Mr. Speaker, I appreciate the opportunity to join in the debate. Even before we started, it was pretty clear what we were going to face from the government across the way, with the help of its supporting choir in the Liberal caucus.
There is not one member of this caucus who does not fully understand and support the notion that we are a trading nation. Our survival depends on our ability to trade. The issue is not whether one believes in or supports trade. If we did not support trade, we would not have much of an economy.
When we are defining the rules of engagement for Canada in trade agreements, the question really is whether they are only going to be about the bottom line. Is that the only thing that matters? If that is the case, then the Conservative approach, supported by the Liberals, is exactly the right approach. In fairness to the Liberals, I acknowledge that once the government gets into this deal, it is going to start working magic somehow and doing things that are not in the agreement.
The Conservatives have been clear: as long as an agreement makes money, it is a good deal. We in the NDP do not agree with that attitude. We think there is more to a trade agreement than just the bottom line. We have said on many occasions that our trade policies should be based on the principles of fair, sustainable and equitable trade.
Where I come from in Hamilton, that sounds very much like Canada. That is who we are, or at least we used to be like that. When there were issues of labour rights or environmental protection, not to mention a host of other issues, it used to be that Canada was always seen as the cavalry. If we were not leading in making improvements and changes, then Canada was one of the first countries to be called upon to add support.
I have said many times that we do not have influence in the world because of the size of our economy or the size of our military or the size of our population. Our geography, both in size and in its proximity to the United States of America, makes it pretty clear that any trade agreement would have to improve our bottom line, or why bother? However, to leave it at that is not Canadian. It is not the Canadian way.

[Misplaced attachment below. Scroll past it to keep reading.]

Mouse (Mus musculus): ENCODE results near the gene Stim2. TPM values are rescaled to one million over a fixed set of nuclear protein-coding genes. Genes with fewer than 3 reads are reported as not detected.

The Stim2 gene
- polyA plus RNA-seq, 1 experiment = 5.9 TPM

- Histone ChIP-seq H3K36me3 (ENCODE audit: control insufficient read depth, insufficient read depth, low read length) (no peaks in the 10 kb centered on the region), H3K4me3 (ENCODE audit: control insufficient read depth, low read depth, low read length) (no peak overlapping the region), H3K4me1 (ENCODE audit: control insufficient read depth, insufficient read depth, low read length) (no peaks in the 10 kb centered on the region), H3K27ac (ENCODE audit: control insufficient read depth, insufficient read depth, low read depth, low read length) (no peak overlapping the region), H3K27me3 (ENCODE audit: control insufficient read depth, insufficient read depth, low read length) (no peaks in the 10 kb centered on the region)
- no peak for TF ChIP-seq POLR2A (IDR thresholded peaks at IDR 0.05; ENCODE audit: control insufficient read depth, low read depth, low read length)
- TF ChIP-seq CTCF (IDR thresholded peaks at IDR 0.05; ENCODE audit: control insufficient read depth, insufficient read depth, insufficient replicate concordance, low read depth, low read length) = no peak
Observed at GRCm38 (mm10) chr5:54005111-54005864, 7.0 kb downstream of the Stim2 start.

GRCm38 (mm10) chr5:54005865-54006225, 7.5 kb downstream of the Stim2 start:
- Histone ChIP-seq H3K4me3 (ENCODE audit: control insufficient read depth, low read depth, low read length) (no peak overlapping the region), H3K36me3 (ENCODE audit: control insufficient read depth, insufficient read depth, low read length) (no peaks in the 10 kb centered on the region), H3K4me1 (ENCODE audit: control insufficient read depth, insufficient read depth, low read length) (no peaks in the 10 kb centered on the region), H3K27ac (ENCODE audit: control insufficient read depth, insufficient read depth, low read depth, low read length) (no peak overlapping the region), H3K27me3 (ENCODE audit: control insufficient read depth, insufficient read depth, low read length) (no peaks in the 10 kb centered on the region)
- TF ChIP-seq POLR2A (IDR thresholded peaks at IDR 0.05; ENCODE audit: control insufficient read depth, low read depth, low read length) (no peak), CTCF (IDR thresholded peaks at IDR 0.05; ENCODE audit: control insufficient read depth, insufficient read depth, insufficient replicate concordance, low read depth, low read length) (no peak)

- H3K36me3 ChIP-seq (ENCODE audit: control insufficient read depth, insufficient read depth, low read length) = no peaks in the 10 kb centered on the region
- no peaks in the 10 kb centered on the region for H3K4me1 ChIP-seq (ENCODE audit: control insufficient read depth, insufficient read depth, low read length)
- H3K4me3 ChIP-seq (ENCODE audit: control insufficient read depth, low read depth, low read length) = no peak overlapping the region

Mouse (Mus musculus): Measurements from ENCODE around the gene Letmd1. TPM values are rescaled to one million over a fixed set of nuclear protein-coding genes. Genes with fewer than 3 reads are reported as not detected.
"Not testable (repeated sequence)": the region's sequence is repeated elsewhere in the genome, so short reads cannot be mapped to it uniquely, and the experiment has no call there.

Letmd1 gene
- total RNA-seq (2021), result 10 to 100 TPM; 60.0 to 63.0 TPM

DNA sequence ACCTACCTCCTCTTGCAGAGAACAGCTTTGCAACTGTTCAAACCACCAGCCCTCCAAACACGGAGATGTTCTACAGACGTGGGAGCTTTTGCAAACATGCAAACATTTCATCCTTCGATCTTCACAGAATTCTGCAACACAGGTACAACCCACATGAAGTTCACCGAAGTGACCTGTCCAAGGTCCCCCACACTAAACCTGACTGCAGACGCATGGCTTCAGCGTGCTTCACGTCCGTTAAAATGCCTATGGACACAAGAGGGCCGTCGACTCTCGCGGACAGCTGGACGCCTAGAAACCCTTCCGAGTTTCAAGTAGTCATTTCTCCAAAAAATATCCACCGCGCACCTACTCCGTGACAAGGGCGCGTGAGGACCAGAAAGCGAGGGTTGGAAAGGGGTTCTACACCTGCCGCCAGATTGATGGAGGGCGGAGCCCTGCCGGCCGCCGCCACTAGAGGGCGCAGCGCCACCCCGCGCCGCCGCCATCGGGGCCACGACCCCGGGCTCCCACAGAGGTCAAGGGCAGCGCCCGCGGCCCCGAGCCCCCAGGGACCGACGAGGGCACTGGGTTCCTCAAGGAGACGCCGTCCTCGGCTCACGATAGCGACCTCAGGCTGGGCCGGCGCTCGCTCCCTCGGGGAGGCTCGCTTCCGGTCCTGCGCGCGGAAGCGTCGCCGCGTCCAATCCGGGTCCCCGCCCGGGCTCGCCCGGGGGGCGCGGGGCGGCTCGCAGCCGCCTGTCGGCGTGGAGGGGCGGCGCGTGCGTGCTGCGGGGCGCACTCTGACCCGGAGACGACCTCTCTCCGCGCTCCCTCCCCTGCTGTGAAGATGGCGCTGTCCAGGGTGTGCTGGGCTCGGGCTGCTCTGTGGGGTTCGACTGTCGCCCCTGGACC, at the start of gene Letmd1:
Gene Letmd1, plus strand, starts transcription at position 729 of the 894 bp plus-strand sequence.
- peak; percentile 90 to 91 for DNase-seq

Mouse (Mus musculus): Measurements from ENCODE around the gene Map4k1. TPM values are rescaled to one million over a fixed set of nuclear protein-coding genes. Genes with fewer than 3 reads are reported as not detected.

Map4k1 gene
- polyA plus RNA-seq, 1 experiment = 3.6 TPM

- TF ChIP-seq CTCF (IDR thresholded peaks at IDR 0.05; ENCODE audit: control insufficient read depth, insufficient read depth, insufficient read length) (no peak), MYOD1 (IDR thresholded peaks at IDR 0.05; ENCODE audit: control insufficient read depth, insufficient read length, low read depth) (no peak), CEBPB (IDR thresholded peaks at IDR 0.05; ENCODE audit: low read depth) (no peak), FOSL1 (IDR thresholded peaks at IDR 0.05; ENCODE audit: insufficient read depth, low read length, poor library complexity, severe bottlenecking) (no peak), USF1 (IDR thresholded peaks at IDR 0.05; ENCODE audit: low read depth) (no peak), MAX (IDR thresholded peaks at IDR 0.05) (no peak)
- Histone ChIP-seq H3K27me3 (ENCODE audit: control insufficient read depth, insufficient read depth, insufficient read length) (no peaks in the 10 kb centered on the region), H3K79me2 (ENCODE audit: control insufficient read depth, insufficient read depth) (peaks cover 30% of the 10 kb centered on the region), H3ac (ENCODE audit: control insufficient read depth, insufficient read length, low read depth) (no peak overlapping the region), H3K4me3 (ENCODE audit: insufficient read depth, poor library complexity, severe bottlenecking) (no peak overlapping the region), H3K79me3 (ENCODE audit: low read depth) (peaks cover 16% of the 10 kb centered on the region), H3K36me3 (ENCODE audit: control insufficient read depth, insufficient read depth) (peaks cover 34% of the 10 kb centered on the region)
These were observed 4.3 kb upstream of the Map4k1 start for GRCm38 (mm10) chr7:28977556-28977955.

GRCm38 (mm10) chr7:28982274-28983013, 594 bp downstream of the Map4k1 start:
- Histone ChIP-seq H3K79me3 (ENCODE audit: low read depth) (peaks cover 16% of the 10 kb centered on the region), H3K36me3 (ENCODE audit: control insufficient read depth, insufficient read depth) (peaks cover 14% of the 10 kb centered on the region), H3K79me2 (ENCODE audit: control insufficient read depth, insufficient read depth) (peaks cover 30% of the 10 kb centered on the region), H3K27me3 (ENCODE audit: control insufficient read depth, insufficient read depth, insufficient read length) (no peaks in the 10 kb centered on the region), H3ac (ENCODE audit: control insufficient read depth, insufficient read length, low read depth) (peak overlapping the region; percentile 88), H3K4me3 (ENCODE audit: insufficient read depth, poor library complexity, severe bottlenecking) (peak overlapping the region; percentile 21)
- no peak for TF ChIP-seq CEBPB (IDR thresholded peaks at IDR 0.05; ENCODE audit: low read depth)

It is no longer the case. Those of us who travel to international forums and so on and run into other parliamentarians around the world are always being asked what happened to Canada. Where did the Canada that was respected go to, the Canada that was prepared to say it is not just about dollars, that there is more to it?
We do give a damn about what happens to workers in other countries that we have trade agreements with. We care equally about the environment, because there is only one, and it is not decided by national boundaries.
In my opinion, we in the NDP have taken the approach that the majority of Canadians want. We did not tell the government not to do any trade agreements. Hon. members across the way ask us to show them one trade agreement that we have ever supported; I ask them to give us one that would actually meet Canadian standards, and then we would gladly support it. We in the New Democratic Party will not just roll over and forget about human rights, labour rights and the environment. That we will not do.
I was not at committee. I am not a member of that committee. However, I do know about some of the presentations that were made, and I would like to read a couple briefly into the record.
The first was from Dr. Teresa Healy, who is a senior researcher in the social and economic policy department at the Canadian Labour Congress. Dr. Healy said:
However, the Canada-Panama agreement does not include specific protection for the right to organize and the right to strike.